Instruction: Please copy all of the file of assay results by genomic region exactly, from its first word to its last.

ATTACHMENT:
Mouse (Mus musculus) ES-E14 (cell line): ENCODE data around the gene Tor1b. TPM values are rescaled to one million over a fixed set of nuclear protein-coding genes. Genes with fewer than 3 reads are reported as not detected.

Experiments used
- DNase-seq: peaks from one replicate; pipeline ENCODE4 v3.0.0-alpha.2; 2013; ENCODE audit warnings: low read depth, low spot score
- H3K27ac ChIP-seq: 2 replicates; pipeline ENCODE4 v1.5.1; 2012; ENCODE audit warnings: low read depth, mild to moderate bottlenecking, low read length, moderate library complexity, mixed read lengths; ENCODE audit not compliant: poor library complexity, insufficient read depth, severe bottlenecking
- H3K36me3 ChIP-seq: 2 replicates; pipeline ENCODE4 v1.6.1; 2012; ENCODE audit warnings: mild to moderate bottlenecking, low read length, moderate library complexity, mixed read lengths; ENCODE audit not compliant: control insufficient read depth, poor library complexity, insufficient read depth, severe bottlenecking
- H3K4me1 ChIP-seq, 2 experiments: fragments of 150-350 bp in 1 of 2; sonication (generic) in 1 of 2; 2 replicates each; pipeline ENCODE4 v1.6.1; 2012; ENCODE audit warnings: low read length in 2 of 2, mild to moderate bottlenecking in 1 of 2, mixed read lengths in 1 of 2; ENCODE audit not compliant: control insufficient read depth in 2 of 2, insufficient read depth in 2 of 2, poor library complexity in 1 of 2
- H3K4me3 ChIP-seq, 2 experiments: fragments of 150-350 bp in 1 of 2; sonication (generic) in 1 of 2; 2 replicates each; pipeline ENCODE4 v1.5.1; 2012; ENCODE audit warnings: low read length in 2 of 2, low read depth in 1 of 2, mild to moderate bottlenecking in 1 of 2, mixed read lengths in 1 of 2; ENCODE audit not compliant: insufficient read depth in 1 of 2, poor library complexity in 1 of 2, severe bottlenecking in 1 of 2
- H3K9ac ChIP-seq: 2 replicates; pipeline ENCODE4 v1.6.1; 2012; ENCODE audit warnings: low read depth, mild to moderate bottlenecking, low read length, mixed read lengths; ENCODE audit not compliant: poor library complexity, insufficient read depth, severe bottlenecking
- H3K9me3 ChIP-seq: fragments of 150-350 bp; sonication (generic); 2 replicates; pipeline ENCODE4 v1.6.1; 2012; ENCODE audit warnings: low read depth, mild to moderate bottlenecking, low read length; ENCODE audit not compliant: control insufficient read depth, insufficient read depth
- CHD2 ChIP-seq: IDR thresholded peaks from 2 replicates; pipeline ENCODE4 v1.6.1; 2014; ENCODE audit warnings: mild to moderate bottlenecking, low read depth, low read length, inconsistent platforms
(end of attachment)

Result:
Mouse (Mus musculus) ES-E14 (cell line): ENCODE data around the gene Tor1b. TPM values are rescaled to one million over a fixed set of nuclear protein-coding genes. Genes with fewer than 3 reads are reported as not detected.

Experiments used
- DNase-seq: peaks from one replicate; pipeline ENCODE4 v3.0.0-alpha.2; 2013; ENCODE audit warnings: low read depth, low spot score
- H3K27ac ChIP-seq: 2 replicates; pipeline ENCODE4 v1.5.1; 2012; ENCODE audit warnings: low read depth, mild to moderate bottlenecking, low read length, moderate library complexity, mixed read lengths; ENCODE audit not compliant: poor library complexity, insufficient read depth, severe bottlenecking
- H3K36me3 ChIP-seq: 2 replicates; pipeline ENCODE4 v1.6.1; 2012; ENCODE audit warnings: mild to moderate bottlenecking, low read length, moderate library complexity, mixed read lengths; ENCODE audit not compliant: control insufficient read depth, poor library complexity, insufficient read depth, severe bottlenecking
- H3K4me1 ChIP-seq, 2 experiments: fragments of 150-350 bp in 1 of 2; sonication (generic) in 1 of 2; 2 replicates each; pipeline ENCODE4 v1.6.1; 2012; ENCODE audit warnings: low read length in 2 of 2, mild to moderate bottlenecking in 1 of 2, mixed read lengths in 1 of 2; ENCODE audit not compliant: control insufficient read depth in 2 of 2, insufficient read depth in 2 of 2, poor library complexity in 1 of 2
- H3K4me3 ChIP-seq, 2 experiments: fragments of 150-350 bp in 1 of 2; sonication (generic) in 1 of 2; 2 replicates each; pipeline ENCODE4 v1.5.1; 2012; ENCODE audit warnings: low read length in 2 of 2, low read depth in 1 of 2, mild to moderate bottlenecking in 1 of 2, mixed read lengths in 1 of 2; ENCODE audit not compliant: insufficient read depth in 1 of 2, poor library complexity in 1 of 2, severe bottlenecking in 1 of 2
- H3K9ac ChIP-seq: 2 replicates; pipeline ENCODE4 v1.6.1; 2012; ENCODE audit warnings: low read depth, mild to moderate bottlenecking, low read length, mixed read lengths; ENCODE audit not compliant: poor library complexity, insufficient read depth, severe bottlenecking
- H3K9me3 ChIP-seq: fragments of 150-350 bp; sonication (generic); 2 replicates; pipeline ENCODE4 v1.6.1; 2012; ENCODE audit warnings: low read depth, mild to moderate bottlenecking, low read length; ENCODE audit not compliant: control insufficient read depth, insufficient read depth
- CHD2 ChIP-seq: IDR thresholded peaks from 2 replicates; pipeline ENCODE4 v1.6.1; 2014; ENCODE audit warnings: mild to moderate bottlenecking, low read depth, low read length, inconsistent platforms